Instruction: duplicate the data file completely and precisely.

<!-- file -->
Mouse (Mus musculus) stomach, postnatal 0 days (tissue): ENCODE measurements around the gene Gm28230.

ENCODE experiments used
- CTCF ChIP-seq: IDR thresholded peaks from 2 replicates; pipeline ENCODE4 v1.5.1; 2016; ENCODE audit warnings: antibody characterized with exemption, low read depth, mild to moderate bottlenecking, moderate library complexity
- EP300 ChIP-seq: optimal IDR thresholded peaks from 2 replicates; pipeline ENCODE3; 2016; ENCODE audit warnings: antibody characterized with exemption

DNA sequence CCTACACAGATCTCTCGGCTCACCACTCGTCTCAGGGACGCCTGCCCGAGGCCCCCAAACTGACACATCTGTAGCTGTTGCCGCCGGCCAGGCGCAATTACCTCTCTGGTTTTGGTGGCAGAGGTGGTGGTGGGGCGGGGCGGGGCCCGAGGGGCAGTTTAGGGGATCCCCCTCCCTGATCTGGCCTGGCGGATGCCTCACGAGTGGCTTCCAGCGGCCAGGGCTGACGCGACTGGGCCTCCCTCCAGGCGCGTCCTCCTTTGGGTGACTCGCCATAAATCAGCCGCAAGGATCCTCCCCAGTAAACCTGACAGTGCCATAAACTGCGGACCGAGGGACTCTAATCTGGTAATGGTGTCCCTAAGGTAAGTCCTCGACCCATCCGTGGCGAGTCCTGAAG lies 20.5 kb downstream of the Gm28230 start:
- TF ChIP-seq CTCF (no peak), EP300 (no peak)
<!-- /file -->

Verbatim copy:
Mouse (Mus musculus) stomach, postnatal 0 days (tissue): ENCODE measurements around the gene Gm28230.

ENCODE experiments used
- CTCF ChIP-seq: IDR thresholded peaks from 2 replicates; pipeline ENCODE4 v1.5.1; 2016; ENCODE audit warnings: antibody characterized with exemption, low read depth, mild to moderate bottlenecking, moderate library complexity
- EP300 ChIP-seq: optimal IDR thresholded peaks from 2 replicates; pipeline ENCODE3; 2016; ENCODE audit warnings: antibody characterized with exemption

DNA sequence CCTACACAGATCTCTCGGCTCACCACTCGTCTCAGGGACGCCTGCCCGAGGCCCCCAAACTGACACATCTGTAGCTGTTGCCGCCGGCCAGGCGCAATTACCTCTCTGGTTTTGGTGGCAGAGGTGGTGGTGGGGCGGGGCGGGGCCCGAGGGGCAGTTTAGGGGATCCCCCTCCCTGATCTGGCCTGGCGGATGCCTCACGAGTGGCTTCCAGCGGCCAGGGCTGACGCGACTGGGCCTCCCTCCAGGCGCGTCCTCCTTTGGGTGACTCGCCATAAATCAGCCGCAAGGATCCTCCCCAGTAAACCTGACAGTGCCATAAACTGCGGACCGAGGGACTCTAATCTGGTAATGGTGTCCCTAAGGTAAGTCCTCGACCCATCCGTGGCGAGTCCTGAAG lies 20.5 kb downstream of the Gm28230 start:
- TF ChIP-seq CTCF (no peak), EP300 (no peak)